U.S. Foreign Assistance To Focus on Long-Term Development

By Kathryn McConnell
USINFO Staff Writer

Washington – The president’s budget request for the fiscal year beginning October 1 would focus U.S. foreign aid on the long-term development of countries that govern justly and democratically, invest in education and health care and support poverty reduction and economic progress, says Randall Tobias, director of U.S. foreign assistance.

The United States must focus its aid efforts on developing countries most likely to move towards self-sufficiency, he told the Advisory Committee on Voluntary Foreign Aid (ACVFA) meeting February 21 in Washington.

Tobias said the $20.3 billion the Bush administration is requesting for foreign aid spending for the next fiscal year (FY08) would target helping individual countries move from depending on foreign aid to eliminating barriers with the goal of making their economies stronger and their governments more effective.

The FY08 request is a 12 percent increase over the fiscal year 2006 enacted level, the last year for which such data are available, he said.

Tobias, who also serves as the administrator of the U.S. Agency for International Development (USAID), said the FY08 foreign aid budget recognizes that global stability and prosperity are linked closely to U.S. security.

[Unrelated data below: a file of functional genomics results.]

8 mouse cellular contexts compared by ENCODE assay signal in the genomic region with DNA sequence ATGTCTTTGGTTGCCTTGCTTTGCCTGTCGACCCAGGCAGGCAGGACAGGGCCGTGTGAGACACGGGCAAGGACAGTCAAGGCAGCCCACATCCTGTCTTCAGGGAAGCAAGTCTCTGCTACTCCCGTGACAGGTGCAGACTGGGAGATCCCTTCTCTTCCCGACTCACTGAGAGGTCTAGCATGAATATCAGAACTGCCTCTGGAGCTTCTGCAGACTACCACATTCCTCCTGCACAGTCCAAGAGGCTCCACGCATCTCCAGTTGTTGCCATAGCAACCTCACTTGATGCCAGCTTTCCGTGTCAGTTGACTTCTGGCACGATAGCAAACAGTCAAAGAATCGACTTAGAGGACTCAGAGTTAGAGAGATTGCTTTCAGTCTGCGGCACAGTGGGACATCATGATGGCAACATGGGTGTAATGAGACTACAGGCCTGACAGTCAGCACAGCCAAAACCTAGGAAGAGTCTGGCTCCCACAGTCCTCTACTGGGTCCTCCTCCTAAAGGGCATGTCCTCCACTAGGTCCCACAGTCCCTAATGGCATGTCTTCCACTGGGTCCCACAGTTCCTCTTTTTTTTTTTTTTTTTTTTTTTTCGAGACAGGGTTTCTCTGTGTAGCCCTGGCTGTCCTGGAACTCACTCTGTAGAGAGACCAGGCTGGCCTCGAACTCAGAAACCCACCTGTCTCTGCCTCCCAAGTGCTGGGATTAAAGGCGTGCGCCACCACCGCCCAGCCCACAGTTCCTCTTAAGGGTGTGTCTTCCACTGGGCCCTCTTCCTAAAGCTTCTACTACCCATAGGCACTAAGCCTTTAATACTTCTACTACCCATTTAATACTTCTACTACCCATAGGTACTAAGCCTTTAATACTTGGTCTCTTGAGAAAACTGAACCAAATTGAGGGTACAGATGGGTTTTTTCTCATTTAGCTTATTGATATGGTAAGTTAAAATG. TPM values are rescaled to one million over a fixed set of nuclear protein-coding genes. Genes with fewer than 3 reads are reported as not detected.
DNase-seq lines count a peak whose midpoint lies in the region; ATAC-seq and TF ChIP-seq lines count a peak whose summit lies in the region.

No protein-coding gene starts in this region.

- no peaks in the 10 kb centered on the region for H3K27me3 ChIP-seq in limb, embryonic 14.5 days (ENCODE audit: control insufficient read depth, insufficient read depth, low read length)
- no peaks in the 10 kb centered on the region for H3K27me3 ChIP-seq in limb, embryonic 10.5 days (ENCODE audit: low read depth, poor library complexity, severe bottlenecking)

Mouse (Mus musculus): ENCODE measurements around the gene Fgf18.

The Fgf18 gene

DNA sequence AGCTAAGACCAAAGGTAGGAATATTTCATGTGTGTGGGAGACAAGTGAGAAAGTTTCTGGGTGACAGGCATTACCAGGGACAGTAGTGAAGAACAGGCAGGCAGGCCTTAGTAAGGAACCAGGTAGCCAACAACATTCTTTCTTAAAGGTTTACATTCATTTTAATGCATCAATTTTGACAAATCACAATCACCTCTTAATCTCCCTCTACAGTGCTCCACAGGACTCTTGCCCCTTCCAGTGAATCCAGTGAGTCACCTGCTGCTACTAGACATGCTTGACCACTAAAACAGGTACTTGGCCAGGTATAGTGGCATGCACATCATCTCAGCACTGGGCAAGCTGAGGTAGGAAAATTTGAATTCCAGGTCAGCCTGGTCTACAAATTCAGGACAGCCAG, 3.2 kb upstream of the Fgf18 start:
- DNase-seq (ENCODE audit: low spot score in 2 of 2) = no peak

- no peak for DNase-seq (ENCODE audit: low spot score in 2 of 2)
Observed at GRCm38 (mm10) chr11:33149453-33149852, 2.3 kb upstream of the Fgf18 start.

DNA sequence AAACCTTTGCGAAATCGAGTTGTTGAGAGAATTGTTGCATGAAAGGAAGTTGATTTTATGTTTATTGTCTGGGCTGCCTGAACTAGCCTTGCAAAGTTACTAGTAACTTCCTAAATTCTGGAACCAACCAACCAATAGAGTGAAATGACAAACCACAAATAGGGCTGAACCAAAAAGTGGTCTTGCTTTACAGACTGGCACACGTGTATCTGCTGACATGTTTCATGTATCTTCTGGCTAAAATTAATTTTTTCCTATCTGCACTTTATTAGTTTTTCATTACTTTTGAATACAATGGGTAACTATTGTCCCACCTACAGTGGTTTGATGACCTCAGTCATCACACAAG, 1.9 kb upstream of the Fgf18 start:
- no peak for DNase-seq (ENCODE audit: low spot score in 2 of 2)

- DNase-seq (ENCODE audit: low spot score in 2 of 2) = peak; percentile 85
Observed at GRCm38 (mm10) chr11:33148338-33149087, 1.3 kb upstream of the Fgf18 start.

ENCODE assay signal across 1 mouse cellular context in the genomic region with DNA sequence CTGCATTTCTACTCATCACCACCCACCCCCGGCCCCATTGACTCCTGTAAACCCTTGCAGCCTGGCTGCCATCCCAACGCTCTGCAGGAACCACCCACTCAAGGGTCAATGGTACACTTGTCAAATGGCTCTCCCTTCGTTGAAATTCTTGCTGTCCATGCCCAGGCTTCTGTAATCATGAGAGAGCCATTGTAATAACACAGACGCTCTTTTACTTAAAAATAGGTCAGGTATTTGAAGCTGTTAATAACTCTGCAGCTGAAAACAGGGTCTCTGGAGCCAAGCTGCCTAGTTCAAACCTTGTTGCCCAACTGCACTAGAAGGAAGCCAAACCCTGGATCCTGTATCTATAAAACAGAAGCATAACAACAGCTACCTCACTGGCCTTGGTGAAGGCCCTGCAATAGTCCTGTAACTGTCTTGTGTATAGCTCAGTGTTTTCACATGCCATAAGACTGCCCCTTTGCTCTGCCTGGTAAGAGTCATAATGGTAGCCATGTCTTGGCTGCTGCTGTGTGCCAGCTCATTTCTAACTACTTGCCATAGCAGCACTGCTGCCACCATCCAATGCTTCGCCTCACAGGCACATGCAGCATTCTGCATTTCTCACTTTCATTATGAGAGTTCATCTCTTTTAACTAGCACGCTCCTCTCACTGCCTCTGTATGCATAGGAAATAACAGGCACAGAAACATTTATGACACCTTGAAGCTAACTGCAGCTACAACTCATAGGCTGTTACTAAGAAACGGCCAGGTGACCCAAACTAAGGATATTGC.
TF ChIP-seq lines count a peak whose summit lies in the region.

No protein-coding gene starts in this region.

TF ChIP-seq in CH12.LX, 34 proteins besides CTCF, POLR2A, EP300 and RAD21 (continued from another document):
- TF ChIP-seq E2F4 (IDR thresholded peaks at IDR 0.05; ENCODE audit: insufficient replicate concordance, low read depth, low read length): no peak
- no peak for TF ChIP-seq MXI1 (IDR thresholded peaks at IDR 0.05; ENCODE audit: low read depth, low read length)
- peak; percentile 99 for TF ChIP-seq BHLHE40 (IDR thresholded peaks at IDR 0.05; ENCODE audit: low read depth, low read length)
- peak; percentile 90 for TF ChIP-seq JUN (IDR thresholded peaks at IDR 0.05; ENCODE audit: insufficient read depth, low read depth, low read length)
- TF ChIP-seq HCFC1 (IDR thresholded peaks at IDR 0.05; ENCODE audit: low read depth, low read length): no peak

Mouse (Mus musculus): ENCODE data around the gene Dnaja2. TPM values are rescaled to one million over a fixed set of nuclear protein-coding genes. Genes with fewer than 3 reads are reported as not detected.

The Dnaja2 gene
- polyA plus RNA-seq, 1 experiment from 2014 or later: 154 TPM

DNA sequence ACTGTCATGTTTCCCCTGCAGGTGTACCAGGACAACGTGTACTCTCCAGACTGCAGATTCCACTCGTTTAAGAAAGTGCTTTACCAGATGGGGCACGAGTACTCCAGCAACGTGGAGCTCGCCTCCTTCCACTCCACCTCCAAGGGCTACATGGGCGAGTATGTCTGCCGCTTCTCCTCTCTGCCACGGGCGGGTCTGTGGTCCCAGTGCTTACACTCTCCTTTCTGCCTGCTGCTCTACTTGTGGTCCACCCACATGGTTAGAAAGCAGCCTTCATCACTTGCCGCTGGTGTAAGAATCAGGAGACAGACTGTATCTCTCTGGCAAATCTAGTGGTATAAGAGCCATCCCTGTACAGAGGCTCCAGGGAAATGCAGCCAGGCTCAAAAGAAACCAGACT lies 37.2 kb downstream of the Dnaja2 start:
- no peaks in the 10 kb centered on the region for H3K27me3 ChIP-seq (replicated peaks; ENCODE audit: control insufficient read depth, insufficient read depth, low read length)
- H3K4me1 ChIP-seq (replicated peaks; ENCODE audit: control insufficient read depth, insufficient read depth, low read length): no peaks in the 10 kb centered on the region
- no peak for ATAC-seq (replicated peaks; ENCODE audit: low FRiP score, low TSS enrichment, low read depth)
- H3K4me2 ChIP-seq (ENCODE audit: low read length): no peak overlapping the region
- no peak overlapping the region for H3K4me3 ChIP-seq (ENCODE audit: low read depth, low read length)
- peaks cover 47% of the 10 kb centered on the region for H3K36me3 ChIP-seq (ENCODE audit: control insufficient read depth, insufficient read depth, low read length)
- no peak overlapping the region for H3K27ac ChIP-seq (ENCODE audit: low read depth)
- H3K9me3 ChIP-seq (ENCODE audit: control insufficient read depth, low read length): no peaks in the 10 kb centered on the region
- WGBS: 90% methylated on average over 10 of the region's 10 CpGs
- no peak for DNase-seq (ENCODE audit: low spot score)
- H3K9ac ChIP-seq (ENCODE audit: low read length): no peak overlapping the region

The FY08 budget proposal allocates $4.4 billion for Africa, focused on addressing disease and poverty, representing a fourfold increase in annual spending on Africa during the Bush administration.

For the Western Hemisphere, it seeks $1.6 billion for aid for economic growth programs and for developing institutions that support democratic processes.

The request would provide $6.88 billion for counterterrorism and counternarcotics activities and $2.12 billion to relieve human suffering and to respond to destabilizing humanitarian disasters.

The proposed budget allocates $4.5 billion for the President's Plan for AIDS Relief (PEPFAR), $388 million for the President's Malaria Initiative and $535 million to support equitable access to education and to improve the quality of basic education around the world.

Under the proposal, some countries would receive increased aid while others less compared to current levels of support, but none of the 155 countries currently receiving U.S aid is proposed to be cut more than 20 percent, Tobias said.

Also that day, James Kunder, USAID's acting deputy administrator, said economic growth in Afghanistan is moving forward at "a brisk pace."

Kunder, who had just returning from Afghanistan, said he attended the opening of an industrial park housing 35 small factories outside of Kabul, a focal point for job creation. Another such industrial center is expected to open soon in the Kandahar area, he said.

Kunder said USAID is helping to build Afghanistan's infrastructure so it can attract more investments in other job-creating businesses.

He also said "democracy is thriving" in Afghanistan and that the parliament is "vibrant" with men and women of all ethnic groups discussing issues of importance to the country.

For additional information, see Rebuilding Afghanistan.